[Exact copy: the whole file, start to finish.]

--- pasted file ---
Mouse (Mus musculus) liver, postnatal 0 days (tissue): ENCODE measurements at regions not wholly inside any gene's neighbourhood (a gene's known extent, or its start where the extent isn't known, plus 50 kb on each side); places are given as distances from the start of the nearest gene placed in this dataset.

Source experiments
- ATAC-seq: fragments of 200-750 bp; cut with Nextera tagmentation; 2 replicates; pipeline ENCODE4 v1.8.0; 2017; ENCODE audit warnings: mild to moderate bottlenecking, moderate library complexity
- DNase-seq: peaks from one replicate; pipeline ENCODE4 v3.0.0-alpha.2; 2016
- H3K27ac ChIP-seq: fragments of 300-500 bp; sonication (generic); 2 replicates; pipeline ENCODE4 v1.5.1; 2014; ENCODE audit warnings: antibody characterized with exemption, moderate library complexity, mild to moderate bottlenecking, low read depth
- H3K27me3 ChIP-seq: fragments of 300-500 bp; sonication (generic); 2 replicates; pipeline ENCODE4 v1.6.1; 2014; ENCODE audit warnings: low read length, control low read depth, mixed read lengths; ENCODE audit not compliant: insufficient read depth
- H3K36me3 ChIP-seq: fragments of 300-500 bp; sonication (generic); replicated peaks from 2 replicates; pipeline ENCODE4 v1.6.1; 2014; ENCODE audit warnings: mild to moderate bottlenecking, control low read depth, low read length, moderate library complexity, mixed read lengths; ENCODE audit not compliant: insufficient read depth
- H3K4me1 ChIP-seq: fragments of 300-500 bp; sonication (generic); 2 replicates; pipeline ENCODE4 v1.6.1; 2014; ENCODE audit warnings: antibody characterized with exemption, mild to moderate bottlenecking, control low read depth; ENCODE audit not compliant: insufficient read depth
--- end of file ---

Mouse (Mus musculus) liver, postnatal 0 days (tissue): ENCODE measurements at regions not wholly inside any gene's neighbourhood (a gene's known extent, or its start where the extent isn't known, plus 50 kb on each side); places are given as distances from the start of the nearest gene placed in this dataset.

Source experiments
- ATAC-seq: fragments of 200-750 bp; cut with Nextera tagmentation; 2 replicates; pipeline ENCODE4 v1.8.0; 2017; ENCODE audit warnings: mild to moderate bottlenecking, moderate library complexity
- DNase-seq: peaks from one replicate; pipeline ENCODE4 v3.0.0-alpha.2; 2016
- H3K27ac ChIP-seq: fragments of 300-500 bp; sonication (generic); 2 replicates; pipeline ENCODE4 v1.5.1; 2014; ENCODE audit warnings: antibody characterized with exemption, moderate library complexity, mild to moderate bottlenecking, low read depth
- H3K27me3 ChIP-seq: fragments of 300-500 bp; sonication (generic); 2 replicates; pipeline ENCODE4 v1.6.1; 2014; ENCODE audit warnings: low read length, control low read depth, mixed read lengths; ENCODE audit not compliant: insufficient read depth
- H3K36me3 ChIP-seq: fragments of 300-500 bp; sonication (generic); replicated peaks from 2 replicates; pipeline ENCODE4 v1.6.1; 2014; ENCODE audit warnings: mild to moderate bottlenecking, control low read depth, low read length, moderate library complexity, mixed read lengths; ENCODE audit not compliant: insufficient read depth
- H3K4me1 ChIP-seq: fragments of 300-500 bp; sonication (generic); 2 replicates; pipeline ENCODE4 v1.6.1; 2014; ENCODE audit warnings: antibody characterized with exemption, mild to moderate bottlenecking, control low read depth; ENCODE audit not compliant: insufficient read depth